"Like" the Patheos Evangelical Page on Facebook to receive today's best commentary on Evangelical issues.

Drew Dyck is the author of Generation Ex-Christian. He has served in a variety of ministry roles. Previously the editor of New Man magazine, Dyck is now the managing editor of Christianity Today International's Leadership Journal.

Drew stopped by today to answer questions for today's Friday Five:

Generation Ex-Christian is among quite a few books in the last few years sounding the alarm about the fate of faith in the next generation. What makes your book different? 

I'm thrilled by the interest this topic is getting. Each book has had a slightly different approach. Some are written by youth and campus pastors who are witnessing the problem firsthand. Others are from academics providing research on the religious beliefs and practices of the next generation. I drew upon the studies out there, but I approached the issue as a journalist. I was saddened by watching some of my friends walk away from the faith, but I was also curious. What makes someone who grows up in the church, and seems to love Jesus, leave it all behind? So I sought out people who had rejected the faith and had in-depth conversations with them about their decisions. The stories were difficult to hear at times, but incredibly eye-opening.   

I'm curious what you think of the analysis by Bradley Wright, who says that some of the more alarming statistics might not be completely accurate? And perhaps the problem is something every generation faces?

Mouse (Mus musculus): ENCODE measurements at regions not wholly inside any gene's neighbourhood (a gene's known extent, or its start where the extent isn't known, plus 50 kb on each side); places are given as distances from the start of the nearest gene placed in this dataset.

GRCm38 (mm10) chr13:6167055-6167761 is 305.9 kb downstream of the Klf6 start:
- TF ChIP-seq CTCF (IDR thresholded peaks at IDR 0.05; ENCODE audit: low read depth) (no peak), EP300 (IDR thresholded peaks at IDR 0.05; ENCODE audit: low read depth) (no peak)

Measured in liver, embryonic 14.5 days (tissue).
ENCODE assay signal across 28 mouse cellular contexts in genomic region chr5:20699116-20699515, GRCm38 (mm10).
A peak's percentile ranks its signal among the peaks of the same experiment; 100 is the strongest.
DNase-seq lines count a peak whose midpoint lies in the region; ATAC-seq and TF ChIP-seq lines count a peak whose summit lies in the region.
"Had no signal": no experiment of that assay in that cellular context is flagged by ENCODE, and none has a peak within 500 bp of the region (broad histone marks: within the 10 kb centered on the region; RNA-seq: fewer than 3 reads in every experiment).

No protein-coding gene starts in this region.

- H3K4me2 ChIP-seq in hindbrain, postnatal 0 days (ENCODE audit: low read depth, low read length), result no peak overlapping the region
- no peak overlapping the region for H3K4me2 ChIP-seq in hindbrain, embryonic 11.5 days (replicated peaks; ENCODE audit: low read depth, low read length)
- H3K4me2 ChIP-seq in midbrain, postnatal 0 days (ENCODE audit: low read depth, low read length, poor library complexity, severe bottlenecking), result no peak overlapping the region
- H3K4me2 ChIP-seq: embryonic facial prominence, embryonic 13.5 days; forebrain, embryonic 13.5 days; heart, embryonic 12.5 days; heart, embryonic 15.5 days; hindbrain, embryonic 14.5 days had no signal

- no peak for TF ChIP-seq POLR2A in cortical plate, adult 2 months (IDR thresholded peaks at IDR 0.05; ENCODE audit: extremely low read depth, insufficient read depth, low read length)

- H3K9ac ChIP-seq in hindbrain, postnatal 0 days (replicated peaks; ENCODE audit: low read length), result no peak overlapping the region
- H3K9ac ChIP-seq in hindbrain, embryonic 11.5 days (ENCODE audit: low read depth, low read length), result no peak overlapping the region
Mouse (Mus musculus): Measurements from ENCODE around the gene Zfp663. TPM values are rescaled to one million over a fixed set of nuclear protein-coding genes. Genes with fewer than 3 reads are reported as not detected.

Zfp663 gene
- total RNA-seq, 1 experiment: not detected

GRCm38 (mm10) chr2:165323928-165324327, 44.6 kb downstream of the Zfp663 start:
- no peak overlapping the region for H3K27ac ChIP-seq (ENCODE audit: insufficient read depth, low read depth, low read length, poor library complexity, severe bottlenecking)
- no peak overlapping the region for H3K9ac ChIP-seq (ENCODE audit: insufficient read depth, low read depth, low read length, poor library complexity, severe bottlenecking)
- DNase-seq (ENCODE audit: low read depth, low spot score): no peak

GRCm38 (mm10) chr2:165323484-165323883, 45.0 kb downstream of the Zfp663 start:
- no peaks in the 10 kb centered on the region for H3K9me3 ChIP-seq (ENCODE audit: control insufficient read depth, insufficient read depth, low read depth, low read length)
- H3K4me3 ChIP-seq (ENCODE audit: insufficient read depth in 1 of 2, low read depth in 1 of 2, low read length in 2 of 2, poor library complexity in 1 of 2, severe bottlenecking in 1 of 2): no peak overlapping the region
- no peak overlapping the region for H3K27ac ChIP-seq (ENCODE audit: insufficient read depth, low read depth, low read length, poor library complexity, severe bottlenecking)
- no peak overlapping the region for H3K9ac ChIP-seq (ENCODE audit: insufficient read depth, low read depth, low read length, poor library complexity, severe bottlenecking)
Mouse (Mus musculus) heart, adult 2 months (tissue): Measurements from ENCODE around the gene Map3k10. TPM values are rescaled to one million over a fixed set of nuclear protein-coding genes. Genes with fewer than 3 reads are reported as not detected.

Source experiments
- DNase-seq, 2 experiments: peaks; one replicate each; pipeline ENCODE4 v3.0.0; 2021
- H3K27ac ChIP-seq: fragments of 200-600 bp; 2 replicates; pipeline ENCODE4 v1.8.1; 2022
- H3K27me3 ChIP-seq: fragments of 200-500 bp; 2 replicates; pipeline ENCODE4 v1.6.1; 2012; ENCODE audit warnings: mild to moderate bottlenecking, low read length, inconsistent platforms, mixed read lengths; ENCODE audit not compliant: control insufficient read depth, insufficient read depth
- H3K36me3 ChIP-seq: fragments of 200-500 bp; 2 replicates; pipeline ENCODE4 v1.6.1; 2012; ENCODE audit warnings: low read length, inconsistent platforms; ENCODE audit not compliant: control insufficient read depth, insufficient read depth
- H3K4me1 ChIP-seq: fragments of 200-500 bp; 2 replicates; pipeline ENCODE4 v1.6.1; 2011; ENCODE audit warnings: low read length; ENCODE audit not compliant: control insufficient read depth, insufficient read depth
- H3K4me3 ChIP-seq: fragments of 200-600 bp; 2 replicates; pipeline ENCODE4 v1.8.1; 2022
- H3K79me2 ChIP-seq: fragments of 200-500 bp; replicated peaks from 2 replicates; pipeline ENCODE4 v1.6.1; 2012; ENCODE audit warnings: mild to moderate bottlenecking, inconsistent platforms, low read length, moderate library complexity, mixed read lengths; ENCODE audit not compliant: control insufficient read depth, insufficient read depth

Brad is a friend, and I have a ton of respect for him. I think he's provided a helpful corrective to some of the more hysterical claims that we're going to completely lose an entire generation. But I'm afraid I don't share his sunny outlook. He points out that the baby boomers dropped out of church in young adulthood and many of them have returned. From what I can tell, he's assuming history will repeat itself. I'm not so sure it will.

There are three things that make this generation different. First, young adults today are dropping religion at a greater rate than young adults of yesteryear, "five to six times the historic rate," according to sociologists David Putnam and Robert Campbell. Second, young adulthood is not what it used to be—it's much longer. Marriage, career, children—the primary sociological forces that drive adults back to religious commitment—are now delayed until the late 20s, even into the 30s. Returning to the fold after a two- or three-year hiatus is one thing. Coming back after more than a decade is considerably more unlikely. Third, there's been a shift in the culture. Past generations may have rebelled for a season, but they still inhabited a predominantly Judeo-Christian culture. For those reared in pluralistic, post-Christian America, the cultural gravity that has pulled previous generations back to the faith has weakened. So I'm not banking on an automatic return. I think it's a scandal that these young adults are adrift spiritually and missing from our churches.